How valuable (or not) do you think daily stand-up meetings are?

If you're not familiar with it, this refers to a daily meeting that is part of Scrum adherents (and some other agile methodologies). The idea is that you hold a daily meeting, timeboxed to 15 minutes, and in which everyone must stand (to encourage people to be to-the-point).

In the meeting, you go around the room and each say: - What you did yesterday - What you plan to do today - Any blockers or impediments to your progress.

Do you think this practice has value? Has anyone worked at a place that's done it, and what did you think?


17 Answers 17


We had daily standups at my first job. Well, with all the co-ops/interns/temps, it was actually on the long side - usually around 30 minutes.

But the idea of a short, timeboxed, daily meeting helped a lot just to know what other people were stuck on - and if it was something I was working on, I could reprioritize my tasks to finish what they needed to continue sooner. It also gave everyone a chance to know what everyone was working on so if someone had an emergency, everyone was at least aware of what was going on - reducing a truck factor is always a good thing.

Honestly, every day might be a little extreme in some cases. But the idea of short, regular meetings for everyone to stay on the same page is a valuable addition to any process.

  • 4
    I also found this very helpful for communication, but you also have to make sure you define tasks that are small enough that you can see progress. Otherwise you get people saying "working on the UI" for a whole month, and that's not very helpful. I would suggest you read the Scrum/Agile book and try to implement the whole processes rather then just the meeting.
    – JD Frias
    Commented Sep 12, 2010 at 7:29
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    I think it's essential to encourage a productive and honest working environment, where everyone's focused on the same thing. Following on from what J8D said, the daily stand-up is greatly improved if you can do it in front of a task board, so when people say "Yesterday I worked on xyz" you can physically point to that work item on the board and see it progress from left (not done) to right (done) in the days ahead. It really helps to identify blockers and keeps everyone honest.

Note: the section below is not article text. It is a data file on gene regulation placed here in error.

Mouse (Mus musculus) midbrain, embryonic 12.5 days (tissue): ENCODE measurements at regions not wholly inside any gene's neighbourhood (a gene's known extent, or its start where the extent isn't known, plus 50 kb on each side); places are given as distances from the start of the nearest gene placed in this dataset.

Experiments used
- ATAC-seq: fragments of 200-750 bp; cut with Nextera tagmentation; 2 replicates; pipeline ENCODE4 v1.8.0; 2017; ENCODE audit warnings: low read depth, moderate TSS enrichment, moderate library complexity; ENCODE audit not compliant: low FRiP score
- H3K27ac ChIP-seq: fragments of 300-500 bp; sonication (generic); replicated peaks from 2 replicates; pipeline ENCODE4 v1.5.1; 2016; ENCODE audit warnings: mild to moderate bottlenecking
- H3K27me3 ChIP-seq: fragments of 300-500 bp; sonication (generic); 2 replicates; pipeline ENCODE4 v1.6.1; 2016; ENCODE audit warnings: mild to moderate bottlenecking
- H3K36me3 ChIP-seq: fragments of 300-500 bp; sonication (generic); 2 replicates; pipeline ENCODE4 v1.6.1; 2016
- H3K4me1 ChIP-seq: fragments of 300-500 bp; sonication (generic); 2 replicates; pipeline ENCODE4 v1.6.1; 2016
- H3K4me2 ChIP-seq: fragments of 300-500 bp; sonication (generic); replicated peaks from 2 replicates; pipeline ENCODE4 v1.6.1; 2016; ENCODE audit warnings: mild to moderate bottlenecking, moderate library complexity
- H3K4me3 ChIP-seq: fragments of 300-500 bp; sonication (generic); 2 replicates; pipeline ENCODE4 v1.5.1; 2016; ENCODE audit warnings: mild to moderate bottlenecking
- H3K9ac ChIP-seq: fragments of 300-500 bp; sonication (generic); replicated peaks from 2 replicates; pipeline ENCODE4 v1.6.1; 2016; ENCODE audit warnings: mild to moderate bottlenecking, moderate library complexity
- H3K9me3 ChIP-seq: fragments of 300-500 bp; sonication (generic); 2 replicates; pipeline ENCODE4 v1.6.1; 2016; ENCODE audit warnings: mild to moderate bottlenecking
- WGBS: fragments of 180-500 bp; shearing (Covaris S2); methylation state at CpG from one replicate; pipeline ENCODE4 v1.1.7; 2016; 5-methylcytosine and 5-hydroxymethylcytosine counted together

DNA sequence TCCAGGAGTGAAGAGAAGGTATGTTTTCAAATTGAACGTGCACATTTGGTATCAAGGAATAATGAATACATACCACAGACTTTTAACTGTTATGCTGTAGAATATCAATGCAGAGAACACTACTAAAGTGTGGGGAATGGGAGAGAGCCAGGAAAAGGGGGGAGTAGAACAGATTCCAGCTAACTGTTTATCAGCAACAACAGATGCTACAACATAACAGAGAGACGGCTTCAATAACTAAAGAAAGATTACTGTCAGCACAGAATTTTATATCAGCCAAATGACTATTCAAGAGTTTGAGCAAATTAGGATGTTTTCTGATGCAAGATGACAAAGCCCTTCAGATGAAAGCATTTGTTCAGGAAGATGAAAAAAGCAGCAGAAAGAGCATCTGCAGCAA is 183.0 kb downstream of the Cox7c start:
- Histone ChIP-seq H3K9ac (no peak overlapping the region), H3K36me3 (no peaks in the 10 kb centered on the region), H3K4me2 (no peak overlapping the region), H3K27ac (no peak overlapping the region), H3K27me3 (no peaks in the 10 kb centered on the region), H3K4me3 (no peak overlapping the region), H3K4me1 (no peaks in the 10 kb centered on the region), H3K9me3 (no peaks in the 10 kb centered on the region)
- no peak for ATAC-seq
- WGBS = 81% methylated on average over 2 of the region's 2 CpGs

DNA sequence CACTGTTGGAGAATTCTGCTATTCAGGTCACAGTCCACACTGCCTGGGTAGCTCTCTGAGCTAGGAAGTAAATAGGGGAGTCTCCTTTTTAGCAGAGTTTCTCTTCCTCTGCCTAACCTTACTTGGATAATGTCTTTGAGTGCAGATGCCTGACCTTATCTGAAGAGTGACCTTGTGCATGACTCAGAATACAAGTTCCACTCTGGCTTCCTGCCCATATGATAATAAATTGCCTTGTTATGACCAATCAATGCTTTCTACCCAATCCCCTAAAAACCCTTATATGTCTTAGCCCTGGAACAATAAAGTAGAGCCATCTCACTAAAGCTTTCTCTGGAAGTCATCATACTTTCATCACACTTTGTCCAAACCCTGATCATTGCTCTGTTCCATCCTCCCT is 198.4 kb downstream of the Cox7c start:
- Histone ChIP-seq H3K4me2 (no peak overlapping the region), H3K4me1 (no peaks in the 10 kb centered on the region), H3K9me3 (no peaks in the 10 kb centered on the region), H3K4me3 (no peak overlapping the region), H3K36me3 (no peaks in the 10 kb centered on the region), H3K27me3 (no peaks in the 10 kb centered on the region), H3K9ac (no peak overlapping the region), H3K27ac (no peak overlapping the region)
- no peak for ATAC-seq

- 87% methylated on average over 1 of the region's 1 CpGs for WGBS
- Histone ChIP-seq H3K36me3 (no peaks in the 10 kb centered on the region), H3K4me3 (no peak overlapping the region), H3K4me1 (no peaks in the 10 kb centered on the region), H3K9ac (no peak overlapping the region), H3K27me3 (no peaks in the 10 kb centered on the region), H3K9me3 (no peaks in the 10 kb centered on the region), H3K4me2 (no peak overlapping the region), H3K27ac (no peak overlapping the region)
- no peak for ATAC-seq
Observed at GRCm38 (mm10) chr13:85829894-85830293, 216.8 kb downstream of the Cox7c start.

– dwynne
    Commented Sep 12, 2010 at 11:55
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    Sounds like your meetings needed more structure. Standups aren't the place for arguments or discussions. Say what you're working on and tell someone if you're gonna need some help from them. People are free to ask question to make sure you're not going off on the wrong track or re-doing code you don't need to, but that's it. 10 minutes. MAX. Commented Sep 14, 2010 at 8:06
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    @Thomas Owens Sounds good, every situation is unique. I would question whether or not I really need to know what 17 other people are doing. For example, we often invite the testers to the standups, but they're mostly only there to observe. Commented Sep 14, 2010 at 12:10
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    We have standups but in smaller groups of 3-7 people. I think having too many people in a stand up is a bad idea
    – Nobody
    Commented Oct 20, 2010 at 14:48

I find these meetings very valuable. They offer the following benefits—in return of spending just 15 minutes!

  • Keeps everyone on-topic. It's easy to dig into your own problems and forget about what others do, or to repeat work being done by someone else. Daily meetings prevent this from happening.
  • Doesn't allow people to slack. At these meetings you make promises. Then you just have to try to keep them.